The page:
As previously mentioned, Fridays are a time to put the new writing out there. In most cases it’s still unrefined. In other words, don’t mistake this for a finished product, but accept the germinating ideas for what they are and pray for their growth. With that, here’s what I’ve got so far in the way of the introduction. Enjoy, advise, or otherwise….
In some ways, this is meant to be a very practical book. In other ways, though, there are some pretty heavy ideas being… well, laid down. And why not? This is your life we’re talking about. And we’re talking about laying down every piece of it for the glory of God. There’s nothing more important than that. And it’s not easy. In fact, it’s the hardest thing you’ll even have to do. And what’s more, if you do it right, you’ll be doing it every day for the rest of your life.
The idea of laying down our lives for Christ’s sake is both foundational and eternal. It’s how we first come to Jesus, and it’s how Jesus continues to shape our wills in union with His. It is salvation; it is sanctification; and it is the totality of our eternal life in Jesus. Each of our lives move from being of Christ to being “in Christ” (Eph. 4) to where finally our life “is Christ” (Gal. 2:20, Phil. 1:21, 2:12-15, Col. 3:4, 2 Cor. 4:10)
Many equate the idea of laying down with giving up—specifically, with simply ceasing to do something, with being a quitter. In some ways that is accurate, as when God calls us to give up our sins and/or the idols in our lives. But as we venture further with Jesus, laying down becomes less about stopping some activity we’re doing, sinful or otherwise, and more about a different kind of giving-up—the surrendering of everything we do to Christ.
It doesn’t mean we’ll stop doing the things we surrender to Him, but rather that we give up control of the things we do to Jesus, so that He can direct them, so that His will can be done. We don’t stop working, but we make it about “working for the Lord.” We’re still parents and children and spouses, but our priority becomes glorifying God in those relationships rather than pleasing ourselves—or even that spouse or parent or child. We still use our gifts and talents, but to serve God fully and not just for ego fulfilment—even, or maybe especially, in the context of “doing God’s work.” We still receive amazing blessings from God, but we learn to immediately place them back in God’s hands, knowing that even the people and things we love most were given to us for His purposes, and that our joy must rest in that rather than in His gifts.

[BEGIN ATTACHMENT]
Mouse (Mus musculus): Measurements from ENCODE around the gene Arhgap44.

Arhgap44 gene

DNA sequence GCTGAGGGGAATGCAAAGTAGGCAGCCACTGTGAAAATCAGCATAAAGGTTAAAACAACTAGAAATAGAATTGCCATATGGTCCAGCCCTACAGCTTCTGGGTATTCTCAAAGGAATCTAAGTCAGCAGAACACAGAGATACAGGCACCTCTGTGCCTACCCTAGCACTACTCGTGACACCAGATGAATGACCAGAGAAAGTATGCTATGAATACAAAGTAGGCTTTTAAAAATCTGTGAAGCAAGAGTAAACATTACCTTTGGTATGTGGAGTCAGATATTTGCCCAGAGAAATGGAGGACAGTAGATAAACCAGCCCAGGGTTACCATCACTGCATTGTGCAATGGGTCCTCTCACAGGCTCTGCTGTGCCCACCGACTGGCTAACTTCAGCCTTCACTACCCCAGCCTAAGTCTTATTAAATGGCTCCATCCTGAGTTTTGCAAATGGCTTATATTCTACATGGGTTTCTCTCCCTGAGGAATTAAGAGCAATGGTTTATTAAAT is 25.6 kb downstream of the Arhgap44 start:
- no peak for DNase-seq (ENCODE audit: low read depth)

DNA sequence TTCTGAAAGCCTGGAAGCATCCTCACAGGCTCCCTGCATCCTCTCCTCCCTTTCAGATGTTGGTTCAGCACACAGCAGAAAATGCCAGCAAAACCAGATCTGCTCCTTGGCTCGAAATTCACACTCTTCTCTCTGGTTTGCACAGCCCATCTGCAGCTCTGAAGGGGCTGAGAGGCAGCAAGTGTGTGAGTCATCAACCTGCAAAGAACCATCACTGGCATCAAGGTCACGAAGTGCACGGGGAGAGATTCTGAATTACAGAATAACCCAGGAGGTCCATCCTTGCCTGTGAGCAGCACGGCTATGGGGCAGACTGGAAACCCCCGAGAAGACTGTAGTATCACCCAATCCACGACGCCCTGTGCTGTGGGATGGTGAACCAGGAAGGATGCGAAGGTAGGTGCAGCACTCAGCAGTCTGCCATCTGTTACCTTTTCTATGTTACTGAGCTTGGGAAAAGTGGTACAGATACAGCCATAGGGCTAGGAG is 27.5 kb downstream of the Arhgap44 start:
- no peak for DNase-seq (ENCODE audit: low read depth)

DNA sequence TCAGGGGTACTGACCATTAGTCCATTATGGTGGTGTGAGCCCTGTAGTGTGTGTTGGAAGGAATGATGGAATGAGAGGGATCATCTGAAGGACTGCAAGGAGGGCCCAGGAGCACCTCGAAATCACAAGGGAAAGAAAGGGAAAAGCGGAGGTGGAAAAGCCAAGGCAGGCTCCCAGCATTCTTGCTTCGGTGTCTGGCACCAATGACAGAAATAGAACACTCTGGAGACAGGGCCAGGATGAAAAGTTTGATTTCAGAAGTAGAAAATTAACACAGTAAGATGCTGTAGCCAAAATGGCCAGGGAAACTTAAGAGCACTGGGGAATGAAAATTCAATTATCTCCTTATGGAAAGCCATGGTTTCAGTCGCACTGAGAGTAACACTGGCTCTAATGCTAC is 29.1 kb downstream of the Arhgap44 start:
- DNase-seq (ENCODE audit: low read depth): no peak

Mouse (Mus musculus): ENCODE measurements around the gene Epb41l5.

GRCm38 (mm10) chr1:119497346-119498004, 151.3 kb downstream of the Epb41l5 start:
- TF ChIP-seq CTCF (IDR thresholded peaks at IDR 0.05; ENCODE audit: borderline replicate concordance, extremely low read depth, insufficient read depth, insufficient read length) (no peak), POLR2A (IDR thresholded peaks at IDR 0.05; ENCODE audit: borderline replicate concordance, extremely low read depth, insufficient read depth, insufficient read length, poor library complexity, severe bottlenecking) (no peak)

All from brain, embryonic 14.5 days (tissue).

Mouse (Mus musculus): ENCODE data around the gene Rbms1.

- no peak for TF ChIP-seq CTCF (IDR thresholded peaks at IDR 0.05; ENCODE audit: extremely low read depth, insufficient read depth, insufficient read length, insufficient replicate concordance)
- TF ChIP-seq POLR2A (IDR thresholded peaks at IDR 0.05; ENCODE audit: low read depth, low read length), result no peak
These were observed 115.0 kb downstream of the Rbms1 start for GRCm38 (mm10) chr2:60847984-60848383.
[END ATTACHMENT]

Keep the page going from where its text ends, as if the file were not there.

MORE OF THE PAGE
I realize, even going into this, that by addressing these issues I’m also needing to clear out much of the undergrowth in my own life. It’s my prayer that by doing so, I not only help you clear a path for you as well to begin moving forward more deliberately, but that you might also gain the courage to clear out some of your own undergrowth—and that you in turn might clear the way for and inspire others.